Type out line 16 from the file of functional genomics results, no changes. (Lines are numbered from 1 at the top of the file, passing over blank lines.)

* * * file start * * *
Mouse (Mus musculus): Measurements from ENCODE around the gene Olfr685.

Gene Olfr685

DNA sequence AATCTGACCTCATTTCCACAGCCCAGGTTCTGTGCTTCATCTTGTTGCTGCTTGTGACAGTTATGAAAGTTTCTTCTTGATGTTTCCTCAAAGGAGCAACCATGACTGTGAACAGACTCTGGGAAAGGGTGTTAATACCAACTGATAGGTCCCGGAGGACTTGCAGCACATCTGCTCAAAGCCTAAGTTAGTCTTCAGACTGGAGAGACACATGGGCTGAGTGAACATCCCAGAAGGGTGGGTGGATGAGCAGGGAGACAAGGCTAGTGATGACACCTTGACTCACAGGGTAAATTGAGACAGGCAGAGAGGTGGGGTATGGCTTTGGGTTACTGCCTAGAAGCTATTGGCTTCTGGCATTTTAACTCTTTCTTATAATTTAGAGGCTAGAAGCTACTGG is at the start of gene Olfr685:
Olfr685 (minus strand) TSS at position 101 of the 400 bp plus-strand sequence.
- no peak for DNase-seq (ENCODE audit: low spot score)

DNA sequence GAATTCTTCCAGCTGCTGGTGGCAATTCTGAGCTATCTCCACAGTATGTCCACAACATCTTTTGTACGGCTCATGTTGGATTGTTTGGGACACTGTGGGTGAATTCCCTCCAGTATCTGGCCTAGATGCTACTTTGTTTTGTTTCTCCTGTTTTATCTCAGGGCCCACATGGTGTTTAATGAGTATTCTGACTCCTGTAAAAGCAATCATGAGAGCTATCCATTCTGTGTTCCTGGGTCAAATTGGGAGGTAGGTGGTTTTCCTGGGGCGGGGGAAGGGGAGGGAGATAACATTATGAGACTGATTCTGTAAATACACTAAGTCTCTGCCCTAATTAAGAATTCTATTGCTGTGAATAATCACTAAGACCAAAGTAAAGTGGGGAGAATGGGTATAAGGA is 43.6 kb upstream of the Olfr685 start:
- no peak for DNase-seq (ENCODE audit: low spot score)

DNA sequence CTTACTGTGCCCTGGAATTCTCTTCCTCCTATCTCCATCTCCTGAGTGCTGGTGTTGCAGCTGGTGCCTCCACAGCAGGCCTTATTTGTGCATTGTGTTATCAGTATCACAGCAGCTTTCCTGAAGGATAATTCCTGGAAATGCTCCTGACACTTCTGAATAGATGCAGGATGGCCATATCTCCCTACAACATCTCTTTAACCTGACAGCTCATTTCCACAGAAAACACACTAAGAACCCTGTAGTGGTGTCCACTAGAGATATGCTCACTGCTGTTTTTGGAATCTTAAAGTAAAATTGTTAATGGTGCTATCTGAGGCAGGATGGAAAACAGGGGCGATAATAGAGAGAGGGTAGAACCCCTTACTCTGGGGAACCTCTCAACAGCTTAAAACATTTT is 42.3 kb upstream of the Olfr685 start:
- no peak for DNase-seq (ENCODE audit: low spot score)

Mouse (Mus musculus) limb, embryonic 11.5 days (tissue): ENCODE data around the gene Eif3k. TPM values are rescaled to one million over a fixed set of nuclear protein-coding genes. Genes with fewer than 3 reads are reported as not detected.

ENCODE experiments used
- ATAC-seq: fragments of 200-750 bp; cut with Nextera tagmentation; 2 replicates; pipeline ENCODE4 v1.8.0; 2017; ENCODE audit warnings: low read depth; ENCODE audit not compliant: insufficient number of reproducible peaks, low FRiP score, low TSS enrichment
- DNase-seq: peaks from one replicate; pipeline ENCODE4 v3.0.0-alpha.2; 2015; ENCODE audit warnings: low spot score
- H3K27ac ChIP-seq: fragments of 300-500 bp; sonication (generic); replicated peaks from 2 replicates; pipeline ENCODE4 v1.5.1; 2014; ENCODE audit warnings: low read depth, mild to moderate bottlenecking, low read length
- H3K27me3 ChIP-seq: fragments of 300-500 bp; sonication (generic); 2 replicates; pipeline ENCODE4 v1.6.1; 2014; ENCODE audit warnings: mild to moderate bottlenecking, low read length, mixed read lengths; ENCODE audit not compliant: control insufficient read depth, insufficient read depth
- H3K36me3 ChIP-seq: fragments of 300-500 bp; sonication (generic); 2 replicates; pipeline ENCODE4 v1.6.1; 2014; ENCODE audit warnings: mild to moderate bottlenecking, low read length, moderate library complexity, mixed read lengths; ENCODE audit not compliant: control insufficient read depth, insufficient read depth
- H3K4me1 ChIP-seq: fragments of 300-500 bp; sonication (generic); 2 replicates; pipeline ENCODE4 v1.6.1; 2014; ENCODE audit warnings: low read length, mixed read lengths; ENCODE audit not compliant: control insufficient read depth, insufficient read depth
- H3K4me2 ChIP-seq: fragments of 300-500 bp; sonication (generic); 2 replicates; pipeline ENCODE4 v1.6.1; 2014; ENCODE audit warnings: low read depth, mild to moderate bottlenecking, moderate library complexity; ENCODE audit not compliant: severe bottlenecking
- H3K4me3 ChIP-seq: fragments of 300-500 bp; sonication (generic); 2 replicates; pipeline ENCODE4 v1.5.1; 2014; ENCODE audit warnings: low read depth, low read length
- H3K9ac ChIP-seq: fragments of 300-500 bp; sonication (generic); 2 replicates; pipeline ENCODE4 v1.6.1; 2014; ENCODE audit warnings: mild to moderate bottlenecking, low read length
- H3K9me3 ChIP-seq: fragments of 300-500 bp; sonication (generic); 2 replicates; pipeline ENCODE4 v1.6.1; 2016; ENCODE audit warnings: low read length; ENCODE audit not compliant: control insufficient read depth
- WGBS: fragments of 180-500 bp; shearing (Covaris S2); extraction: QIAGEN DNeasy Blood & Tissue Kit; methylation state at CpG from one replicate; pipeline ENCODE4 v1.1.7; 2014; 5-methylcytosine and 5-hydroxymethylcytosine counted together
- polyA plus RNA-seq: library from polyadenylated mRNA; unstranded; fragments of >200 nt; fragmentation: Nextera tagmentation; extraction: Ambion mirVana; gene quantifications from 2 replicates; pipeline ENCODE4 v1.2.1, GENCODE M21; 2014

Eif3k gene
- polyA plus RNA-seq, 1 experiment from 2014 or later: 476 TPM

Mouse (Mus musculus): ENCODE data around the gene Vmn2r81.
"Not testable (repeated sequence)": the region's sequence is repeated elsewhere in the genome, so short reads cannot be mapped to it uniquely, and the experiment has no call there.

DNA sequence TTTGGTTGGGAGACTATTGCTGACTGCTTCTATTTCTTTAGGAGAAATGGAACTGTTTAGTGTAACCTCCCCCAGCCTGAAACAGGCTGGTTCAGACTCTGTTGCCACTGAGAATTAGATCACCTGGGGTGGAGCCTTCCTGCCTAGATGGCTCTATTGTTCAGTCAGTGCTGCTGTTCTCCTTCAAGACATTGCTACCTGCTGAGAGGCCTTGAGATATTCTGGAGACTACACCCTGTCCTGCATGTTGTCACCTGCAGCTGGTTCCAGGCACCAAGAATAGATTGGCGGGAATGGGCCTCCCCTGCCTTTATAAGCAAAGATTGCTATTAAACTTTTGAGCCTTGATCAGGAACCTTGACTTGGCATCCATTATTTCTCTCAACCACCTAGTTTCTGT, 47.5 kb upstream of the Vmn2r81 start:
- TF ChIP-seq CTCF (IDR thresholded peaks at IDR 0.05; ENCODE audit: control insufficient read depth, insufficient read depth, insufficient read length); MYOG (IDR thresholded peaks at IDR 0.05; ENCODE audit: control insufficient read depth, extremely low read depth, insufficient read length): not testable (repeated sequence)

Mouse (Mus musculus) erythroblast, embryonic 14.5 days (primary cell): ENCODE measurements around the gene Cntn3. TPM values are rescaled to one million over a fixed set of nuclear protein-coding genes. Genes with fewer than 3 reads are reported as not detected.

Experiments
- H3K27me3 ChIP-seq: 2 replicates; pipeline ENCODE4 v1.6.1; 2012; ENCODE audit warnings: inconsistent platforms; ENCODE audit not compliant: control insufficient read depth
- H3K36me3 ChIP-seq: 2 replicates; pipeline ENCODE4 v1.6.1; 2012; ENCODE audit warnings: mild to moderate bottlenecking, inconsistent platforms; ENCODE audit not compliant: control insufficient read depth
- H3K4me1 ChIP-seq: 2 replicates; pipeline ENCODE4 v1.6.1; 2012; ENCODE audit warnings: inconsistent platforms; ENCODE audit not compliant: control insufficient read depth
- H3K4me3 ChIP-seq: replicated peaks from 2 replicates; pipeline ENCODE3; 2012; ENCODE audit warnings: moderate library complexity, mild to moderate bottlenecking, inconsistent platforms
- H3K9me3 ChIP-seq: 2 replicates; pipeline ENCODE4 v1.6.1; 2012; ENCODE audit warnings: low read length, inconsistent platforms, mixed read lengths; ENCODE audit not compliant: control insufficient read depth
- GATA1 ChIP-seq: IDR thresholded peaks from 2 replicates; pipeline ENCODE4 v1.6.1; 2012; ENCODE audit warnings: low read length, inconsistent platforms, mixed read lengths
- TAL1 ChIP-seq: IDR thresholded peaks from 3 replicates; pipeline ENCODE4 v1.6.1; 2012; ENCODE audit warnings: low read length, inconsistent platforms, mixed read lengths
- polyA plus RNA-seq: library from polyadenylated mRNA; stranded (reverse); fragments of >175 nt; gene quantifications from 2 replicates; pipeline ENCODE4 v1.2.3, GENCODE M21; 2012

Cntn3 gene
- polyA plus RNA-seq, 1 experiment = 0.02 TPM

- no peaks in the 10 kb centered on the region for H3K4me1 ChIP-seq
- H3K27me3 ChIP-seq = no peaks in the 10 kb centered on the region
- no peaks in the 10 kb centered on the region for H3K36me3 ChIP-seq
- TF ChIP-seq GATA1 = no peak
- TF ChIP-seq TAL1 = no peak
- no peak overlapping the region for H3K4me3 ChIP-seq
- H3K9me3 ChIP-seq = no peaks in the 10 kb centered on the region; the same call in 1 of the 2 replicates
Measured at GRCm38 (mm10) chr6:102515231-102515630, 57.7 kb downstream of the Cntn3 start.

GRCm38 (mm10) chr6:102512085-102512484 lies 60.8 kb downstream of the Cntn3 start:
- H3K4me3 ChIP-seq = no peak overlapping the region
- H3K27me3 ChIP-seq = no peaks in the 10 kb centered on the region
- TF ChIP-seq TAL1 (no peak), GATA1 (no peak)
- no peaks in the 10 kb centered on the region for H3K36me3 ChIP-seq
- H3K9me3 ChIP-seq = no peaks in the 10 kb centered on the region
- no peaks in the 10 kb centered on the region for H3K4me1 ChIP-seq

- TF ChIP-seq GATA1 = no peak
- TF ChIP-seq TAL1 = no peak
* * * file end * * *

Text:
- H3K36me3 ChIP-seq: fragments of 300-500 bp; sonication (generic); 2 replicates; pipeline ENCODE4 v1.6.1; 2014; ENCODE audit warnings: mild to moderate bottlenecking, low read length, moderate library complexity, mixed read lengths; ENCODE audit not compliant: control insufficient read depth, insufficient read depth